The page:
Table 2 shows the results of the multivariable generalized estimating equations (GEE) analysis which incorporates characteristics of the patients, physicians and facilities. After adjustment, initial certification was associated with lower mortality. The adjusted OR was 0.835 (95% CI 0.756 to 0.922; p<0.001). Patients cared for by physicians with initial certification had a 15.87% decrease in mortality compared with those cared for by non-certified physicians (mortality rate difference of 5.09 per 1000 patients; 95% CI 2.12 to 8.05; p<0.001).

Table 2

Estimated adjusted ORs with 95% CI for in-hospital mortality for patients of all physicians

In the hospital fixed effect sensitivity analysis which incorporates the same patient and physician characteristics and controls for all hospital-level factors, the adjusted OR for initial certification was 0.826 (95% CI 0.754 to 0.905; p<0.001) (online supplemental table 1). In the sensitivity analysis which models patients with AMI and CHF separately, the adjusted OR for initial certification was 0.827 (95% CI 0.715 to 0.957; p=0.01) for the AMI model and 0.842 (95% CI 0.747 to 0.95; p<0.01) for CHF model (online supplemental table 2). Whether using GEE or hospital fixed effect or fitting patients with AMI and CHF in one combined model or two separate models, all analyses indicate that after adjustment, initial certification was associated with lower mortality and the adjusted ORs were similar across different models.

Maintenance of certification

The attending physicians for 40 468 hospitalisations maintained their certification. The mean age of the physicians for these hospitalisations was 49.8 (SD=6.2), and 22.5% of them were managed by women (sex was missing for 284 hospitalisations). The attending physicians for the remaining 13 996 hospitalisations were eligible for MOC but did not maintain it, the mean age of the physicians for these hospitalisations was 52.6 (SD=6.3) and 23.0% of them were managed by women (no missing data).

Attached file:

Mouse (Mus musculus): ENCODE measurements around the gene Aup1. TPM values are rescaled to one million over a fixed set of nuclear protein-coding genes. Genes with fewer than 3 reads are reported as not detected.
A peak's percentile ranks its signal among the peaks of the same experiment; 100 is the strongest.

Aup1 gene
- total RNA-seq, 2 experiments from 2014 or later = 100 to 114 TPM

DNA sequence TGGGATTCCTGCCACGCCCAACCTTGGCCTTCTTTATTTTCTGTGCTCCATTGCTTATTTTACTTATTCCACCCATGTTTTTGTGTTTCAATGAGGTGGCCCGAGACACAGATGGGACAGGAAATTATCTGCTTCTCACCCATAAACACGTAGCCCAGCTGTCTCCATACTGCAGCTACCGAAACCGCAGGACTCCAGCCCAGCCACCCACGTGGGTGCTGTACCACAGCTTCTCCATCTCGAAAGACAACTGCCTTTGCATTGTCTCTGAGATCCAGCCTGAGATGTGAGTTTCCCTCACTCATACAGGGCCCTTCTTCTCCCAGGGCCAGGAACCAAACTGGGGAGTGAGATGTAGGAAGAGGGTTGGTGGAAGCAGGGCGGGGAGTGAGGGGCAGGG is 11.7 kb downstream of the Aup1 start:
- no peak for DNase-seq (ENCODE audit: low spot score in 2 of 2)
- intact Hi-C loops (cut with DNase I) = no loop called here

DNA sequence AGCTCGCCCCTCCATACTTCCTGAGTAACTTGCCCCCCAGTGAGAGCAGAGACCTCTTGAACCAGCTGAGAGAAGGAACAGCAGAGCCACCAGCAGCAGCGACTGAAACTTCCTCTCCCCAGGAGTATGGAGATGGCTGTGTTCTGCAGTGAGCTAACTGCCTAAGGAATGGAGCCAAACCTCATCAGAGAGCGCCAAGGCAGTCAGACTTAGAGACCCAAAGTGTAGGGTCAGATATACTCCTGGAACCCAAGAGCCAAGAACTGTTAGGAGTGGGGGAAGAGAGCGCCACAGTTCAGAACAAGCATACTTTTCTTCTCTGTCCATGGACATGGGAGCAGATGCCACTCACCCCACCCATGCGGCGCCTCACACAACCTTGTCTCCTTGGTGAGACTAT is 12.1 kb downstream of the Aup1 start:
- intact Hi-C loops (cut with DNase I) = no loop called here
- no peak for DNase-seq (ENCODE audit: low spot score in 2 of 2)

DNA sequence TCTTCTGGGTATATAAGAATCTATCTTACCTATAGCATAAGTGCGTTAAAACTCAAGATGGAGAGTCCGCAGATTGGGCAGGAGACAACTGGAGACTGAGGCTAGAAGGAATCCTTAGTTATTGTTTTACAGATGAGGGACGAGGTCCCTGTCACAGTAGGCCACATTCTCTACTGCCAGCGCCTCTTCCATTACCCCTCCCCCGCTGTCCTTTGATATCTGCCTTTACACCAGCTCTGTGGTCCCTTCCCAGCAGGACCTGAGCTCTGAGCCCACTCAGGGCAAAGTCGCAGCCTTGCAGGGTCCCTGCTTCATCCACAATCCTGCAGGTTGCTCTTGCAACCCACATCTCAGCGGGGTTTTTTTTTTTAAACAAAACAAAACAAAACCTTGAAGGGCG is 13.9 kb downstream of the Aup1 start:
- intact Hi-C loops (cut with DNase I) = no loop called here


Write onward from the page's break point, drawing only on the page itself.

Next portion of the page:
Table 3 presents the characteristics of the hospitalisations and facilities for attending physicians who had achieved initial certification and were eligible for MOC, broken into two groups depending on whether the physician had maintained his/her certification in the year the patient was treated.

Table 3

Characteristics of the patients by attending physician certification status for those MOC eligible

The patients of the doctors who maintained their certification were slightly younger and more often male (50.3% vs 48.9%) than the patients of the doctors who did not. Moreover, a greater proportion of non-white/Hispanic patients were cared for by physicians who maintained their certification (16.1% vs 13.4%). There was not a statistically significant difference between groups of patients in terms of their primary diagnosis and the patients of doctors who maintained their certification had slightly more comorbid conditions. The raw mortalities of the patients of doctors who maintained their certification were lower (2.6% vs 3.4%).

Again, most hospitalisations were in facilities located in non-rural settings (77%). There was not a statistically significant difference in hospital location between the patients of the doctors who maintained their certification and those who did not. The hospitalisations of doctors who maintained certification were in facilities with higher volume (5.82 vs 5.11).

Table 4 shows the results of the multivariable GEE analysis which incorporates characteristics of the patients, physicians and facilities. After adjustment, MOC was associated with lower mortality. The adjusted OR was 0.804 (95% CI 0.697 to 0.926; p=0.003). Patients cared for by physicians who completed MOC had an 18.91% decrease in mortality compared with those cared for by MOC lapsed physicians (mortality rate difference of 6.22 per 1000 patients; 95% CI 2.0 to 10.4; p=0.004).

Table 4

Estimated adjusted ORs with 95% CI for in-hospital mortality for patients of physicians eligible for MOC